'Prince Avalanche' Sundance Film Festival review: Paul Rudd, Emile Hirsch in David Gordon Green's indie comeback
For those who don't know, Green burst onto the indie scene back in 2000 with the critically acclaimed, but microscopically released, "George Washington" and followed-up with a series of well-regarded low-budget films. "All the Real Girls" (starring a pre-"New Girl" Zooey Deschanel) and "Snow Angels" (with Sam Rockwell and Kate Beckinsale), both debuted at Sundance. "Undertow" (with Jamie Bell, Josh Lucas and Dermot Mulroney) premiered at the Toronto and New York film festivals.
Then Green broke into the mainstream with the Judd Apatow-produced "Pineapple Express." Lesser studio efforts "Your Highness" and "The Sitter" followed. After his guerrilla-style experience shooting last year's Clint Eastwood/"Halftime in America" Super Bowl commercial, Green decided to get some friends together and make a movie cheap, quick and quiet.
The result is the scruffy, charming, low-key ode to male bonding, "Prince Avalanche," starring Paul Rudd and Emile Hirsch. Set a year after wildfires ravaged a remote area of Texas in 1987, the film follows Alvin (Rudd) and Lance (Hirsch), a two man rebuilding crew assigned to paint traffic lines and hammer in posts along a country highway. It's lonely, isolating work and it doesn't help that Alvin and Lance don't really get along.
Two sides of the same coin, Alvin is a man of nature and introspection, Lance prefers city life and partying on weekends. But Alvin is dating Lance's sister so he figured he'd do the wayward twentysomething a favor and get him a job. Their bickering eventually turns into full-fledged fighting, but the more they discover about each other, the more they learn about life.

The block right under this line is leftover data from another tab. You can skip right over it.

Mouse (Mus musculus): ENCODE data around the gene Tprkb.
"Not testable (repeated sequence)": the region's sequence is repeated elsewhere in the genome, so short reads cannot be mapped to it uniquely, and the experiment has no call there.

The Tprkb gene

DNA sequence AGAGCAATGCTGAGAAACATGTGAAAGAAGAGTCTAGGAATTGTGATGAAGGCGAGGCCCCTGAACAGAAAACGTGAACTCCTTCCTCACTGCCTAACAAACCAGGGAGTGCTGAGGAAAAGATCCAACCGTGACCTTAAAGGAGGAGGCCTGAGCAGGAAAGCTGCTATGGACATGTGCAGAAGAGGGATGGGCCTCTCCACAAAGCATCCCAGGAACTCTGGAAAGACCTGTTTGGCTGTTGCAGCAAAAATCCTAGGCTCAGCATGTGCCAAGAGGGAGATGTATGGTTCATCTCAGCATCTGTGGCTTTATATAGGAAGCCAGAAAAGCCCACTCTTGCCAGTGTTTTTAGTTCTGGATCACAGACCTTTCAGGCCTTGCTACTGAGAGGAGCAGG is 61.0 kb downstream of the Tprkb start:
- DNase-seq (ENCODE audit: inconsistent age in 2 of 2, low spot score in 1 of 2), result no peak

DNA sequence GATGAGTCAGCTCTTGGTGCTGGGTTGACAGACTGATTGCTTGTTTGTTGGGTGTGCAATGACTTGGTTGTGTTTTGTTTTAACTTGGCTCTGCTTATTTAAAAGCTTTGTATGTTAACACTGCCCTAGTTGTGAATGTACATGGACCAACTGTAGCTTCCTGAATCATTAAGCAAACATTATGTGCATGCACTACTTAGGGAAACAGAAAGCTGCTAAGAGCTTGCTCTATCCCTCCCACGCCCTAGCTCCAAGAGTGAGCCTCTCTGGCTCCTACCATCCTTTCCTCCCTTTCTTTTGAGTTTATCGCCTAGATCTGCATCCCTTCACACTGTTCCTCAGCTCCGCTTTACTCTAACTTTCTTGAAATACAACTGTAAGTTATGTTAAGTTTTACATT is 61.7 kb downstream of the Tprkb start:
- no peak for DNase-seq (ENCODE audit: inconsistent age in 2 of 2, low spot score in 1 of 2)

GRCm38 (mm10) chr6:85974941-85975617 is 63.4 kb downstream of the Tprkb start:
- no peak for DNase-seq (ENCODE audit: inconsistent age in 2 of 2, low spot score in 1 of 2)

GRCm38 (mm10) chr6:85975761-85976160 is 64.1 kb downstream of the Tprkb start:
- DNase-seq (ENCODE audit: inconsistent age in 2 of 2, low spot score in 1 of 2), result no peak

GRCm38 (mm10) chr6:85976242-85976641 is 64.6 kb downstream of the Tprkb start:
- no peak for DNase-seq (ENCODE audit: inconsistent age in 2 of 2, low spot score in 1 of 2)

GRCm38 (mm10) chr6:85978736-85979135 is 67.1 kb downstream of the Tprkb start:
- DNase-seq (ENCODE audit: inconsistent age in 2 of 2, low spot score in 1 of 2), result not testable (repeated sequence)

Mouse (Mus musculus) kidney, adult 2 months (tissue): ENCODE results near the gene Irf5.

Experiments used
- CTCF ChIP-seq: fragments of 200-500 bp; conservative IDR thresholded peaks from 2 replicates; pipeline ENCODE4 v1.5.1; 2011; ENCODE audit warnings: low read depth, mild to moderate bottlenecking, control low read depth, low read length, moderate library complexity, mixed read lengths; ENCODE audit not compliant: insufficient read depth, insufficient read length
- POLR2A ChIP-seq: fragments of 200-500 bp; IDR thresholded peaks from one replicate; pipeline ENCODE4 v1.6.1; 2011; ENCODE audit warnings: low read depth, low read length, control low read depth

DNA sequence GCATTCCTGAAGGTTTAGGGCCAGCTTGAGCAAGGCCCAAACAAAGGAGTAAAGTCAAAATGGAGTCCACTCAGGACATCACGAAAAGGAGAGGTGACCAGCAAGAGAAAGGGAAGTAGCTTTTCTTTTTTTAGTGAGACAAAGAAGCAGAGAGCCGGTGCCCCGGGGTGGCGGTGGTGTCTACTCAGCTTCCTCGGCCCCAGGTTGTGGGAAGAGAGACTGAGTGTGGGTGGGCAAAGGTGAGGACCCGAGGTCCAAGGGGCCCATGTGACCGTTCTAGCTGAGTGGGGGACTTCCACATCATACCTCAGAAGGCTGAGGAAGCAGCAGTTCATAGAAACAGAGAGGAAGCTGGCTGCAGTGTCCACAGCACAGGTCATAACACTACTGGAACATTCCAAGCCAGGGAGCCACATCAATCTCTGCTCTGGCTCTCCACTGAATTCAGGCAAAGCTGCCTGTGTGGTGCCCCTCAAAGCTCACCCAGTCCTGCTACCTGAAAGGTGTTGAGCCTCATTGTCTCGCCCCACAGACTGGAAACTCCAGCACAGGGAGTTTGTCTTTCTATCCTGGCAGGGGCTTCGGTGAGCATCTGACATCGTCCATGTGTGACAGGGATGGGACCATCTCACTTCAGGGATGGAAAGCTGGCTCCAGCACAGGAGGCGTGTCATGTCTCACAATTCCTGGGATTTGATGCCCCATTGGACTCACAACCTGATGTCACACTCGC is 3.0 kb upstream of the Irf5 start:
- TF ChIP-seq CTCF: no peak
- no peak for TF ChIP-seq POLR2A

There are only two other actors with speaking roles in the whole film, both beautifully filling eccentric roles in typical Green fashion: veteran character actor Lance LeGault (who passed away shortly after filming) plays a truck driver who passes through and shares unconventional wisdom with the guys, and newcomer Joyce Payne (an older woman who had recently lost her home in Bastrop State Park, where the movie was filmed) shares a oddly touching scene with Rudd.
"Prince Avalanche" reinforces Green's appreciation for wacky comedy -- he's not back in ultra-serious "Snow Angels" mode here -- but is loose and philosophical in ways he'd never get away with inside the studio system. Some audiences will find it slow, or wonder if it ever adds up to much. Others will marvel at the gorgeous camerawork, striking editing and energizing score (by Explosions in the Sky -- known to fans of "Friday Night Lights" -- and David Wingo).
Clearly enjoying the film's freewheeling style, Rudd and Hirsch deliver their strongest performances in years and perfectly play to the film's blend of comedy and soul-searching. "Prince Avalanche" is a film to get lost in, while also proving Green is back on track.
More Sundance reviews:
"Ain't Them Bodies Saints"
"Kill Your Darlings"
"The Inevitable Defeat of Mister and Pete"